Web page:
One of my biggest struggles in healing from childhood trauma is managing ruminating thoughts and intrusive memories. Like a broken record my mind simply keeps replaying the past over and over again.
How does one overwrite these painful memories and feelings that constantly overwhelm my present?
Using our will-power and trying to force them away does not work. Our monkey brain needs something that will distract our mind from letting those thoughts take a life of their own. ASMR works perfectly by overriding angry and depressive rumination with soothing, calming sounds thus changing our brain wiring.
I have discussed how sound healing music and guided meditation has helped me change my thoughts and beliefs. However, ASMR goes one step further – its effect is psychobiological. ASMR brings on a tingling sensation in our bodies which begins at the top of the head moving through our spine and entire body. This is so relaxing and pleasurable for the mind and body.
So What is ASMR?
ASMR (Autonomous sensory meridian response) or tingles is that tingly feeling you experience when you hear or see something soothing It is also called having a brain-orgasm – you feel the nerves on your skin tingling which releases the feel-good chemicals in our body making us feel relaxed and euphoric.
ASMR is closely linked to past experiences, with the sensation resembling feeling nurtured as a child. This can be comforting to some.
It has been compared with auditory-tactile synesthesia (the ability to see music )and may overlap with frisson (musical chills/goosebumps).
Physical sensations include sparkly or static-y tingles or waves in the head which may flow to other areas of the body. Feelings include relaxation, comfort, calmness, sleepiness, peacefulness, happiness, and/or euphoria.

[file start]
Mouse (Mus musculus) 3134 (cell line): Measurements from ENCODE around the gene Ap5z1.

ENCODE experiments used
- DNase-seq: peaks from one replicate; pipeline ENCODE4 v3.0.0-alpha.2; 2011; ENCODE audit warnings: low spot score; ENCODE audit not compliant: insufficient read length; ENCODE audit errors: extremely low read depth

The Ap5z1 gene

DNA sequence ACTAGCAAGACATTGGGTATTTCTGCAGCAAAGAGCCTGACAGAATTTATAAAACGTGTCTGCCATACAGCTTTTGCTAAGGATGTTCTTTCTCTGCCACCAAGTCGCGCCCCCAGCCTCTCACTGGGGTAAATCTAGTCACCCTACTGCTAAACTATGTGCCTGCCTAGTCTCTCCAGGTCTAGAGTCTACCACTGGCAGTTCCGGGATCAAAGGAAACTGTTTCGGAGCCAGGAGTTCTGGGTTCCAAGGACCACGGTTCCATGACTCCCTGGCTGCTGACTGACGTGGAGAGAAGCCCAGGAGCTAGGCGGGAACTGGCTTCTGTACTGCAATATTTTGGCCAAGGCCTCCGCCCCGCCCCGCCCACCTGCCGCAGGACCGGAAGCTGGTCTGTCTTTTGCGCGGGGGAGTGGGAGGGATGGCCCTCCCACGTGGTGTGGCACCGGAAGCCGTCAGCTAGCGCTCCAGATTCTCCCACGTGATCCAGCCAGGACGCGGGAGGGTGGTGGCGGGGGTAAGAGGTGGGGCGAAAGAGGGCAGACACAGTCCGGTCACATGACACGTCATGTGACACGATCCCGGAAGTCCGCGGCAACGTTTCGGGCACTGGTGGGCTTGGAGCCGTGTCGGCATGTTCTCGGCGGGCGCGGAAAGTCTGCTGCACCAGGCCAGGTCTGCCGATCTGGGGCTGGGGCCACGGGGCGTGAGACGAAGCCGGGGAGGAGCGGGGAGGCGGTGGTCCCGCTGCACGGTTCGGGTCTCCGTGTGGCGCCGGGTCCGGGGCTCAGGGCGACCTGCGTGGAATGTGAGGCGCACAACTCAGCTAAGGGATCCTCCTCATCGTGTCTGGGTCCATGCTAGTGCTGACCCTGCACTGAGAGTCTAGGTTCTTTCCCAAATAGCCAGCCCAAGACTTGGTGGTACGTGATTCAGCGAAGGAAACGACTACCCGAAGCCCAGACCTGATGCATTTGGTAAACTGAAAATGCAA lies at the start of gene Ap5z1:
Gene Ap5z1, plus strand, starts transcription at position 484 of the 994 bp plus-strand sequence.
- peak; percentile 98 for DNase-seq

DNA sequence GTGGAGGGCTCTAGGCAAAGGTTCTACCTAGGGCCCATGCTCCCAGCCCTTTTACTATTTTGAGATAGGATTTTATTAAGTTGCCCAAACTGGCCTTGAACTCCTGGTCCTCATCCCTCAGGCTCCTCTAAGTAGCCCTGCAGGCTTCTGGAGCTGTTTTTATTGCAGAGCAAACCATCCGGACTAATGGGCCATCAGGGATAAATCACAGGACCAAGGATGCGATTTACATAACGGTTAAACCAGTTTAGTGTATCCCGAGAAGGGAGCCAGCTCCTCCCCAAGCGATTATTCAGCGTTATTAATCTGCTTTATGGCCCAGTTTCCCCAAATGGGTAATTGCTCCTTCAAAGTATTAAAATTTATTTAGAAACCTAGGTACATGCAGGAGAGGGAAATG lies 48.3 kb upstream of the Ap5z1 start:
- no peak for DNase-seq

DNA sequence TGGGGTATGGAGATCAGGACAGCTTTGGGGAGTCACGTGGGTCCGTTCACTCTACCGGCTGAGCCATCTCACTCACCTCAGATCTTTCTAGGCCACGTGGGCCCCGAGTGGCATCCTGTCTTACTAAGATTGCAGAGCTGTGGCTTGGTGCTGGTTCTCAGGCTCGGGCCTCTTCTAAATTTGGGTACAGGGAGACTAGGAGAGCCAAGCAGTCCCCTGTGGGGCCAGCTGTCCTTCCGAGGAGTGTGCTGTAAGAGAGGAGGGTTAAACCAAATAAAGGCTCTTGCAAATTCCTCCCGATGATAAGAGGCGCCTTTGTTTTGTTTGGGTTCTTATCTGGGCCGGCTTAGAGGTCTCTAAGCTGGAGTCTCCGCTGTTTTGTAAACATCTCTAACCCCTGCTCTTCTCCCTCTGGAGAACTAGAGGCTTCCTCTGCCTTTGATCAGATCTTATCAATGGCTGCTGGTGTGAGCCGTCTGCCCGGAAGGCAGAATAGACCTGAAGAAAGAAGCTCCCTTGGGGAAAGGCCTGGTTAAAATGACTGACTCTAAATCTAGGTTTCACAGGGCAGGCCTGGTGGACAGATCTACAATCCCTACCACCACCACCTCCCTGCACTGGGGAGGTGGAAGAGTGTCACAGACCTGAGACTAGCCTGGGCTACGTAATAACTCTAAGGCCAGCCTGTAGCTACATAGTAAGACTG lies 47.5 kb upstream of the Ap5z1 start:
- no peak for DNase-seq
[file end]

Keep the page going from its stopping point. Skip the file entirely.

Common ASMR triggers are usually soft or accented voices, personal attention, ambient sounds, or watching people work silently. According to YouTubers, there are around 100 known ASMR triggers but one will never know.
The 3 Main Types of ASMR Triggers
Tactile – includes light touch, massage, hair touching, grooming, and physical examination.
That is why going for a facial or hair-color or even a doctor’s visit can be relaxing. That soothing feeling one experiences when the doctor puts his stethoscope on your chest and asks you about your ailment. That is enough to trigger your body’s healing mechanism into action.
Visual – includes eye gazing and observing slow hand movements.
The visual type ASMR that targets our mirror-neurons tricking us into being the recipient of feeling comforted and cared for. This is because mirror neurons also connect to the ‘body map’ and motor areas of the brain Mirror neurons activate when watching someone doing a motion or task, and are thought to mimic the movements that are seen. These include massage, reiki, hair-washing, and styling, applying make-up.
Auditory – includes vocal types (eg soft, whispering, slow, gentle, increased pitch, caring, monotone), oral sounds (eg mouth sounds, chewing, blowing), and object-related sounds (eg tapping, scratching, cutting, crinkling, caressing, handling, crystal/Tibetan singing bowls).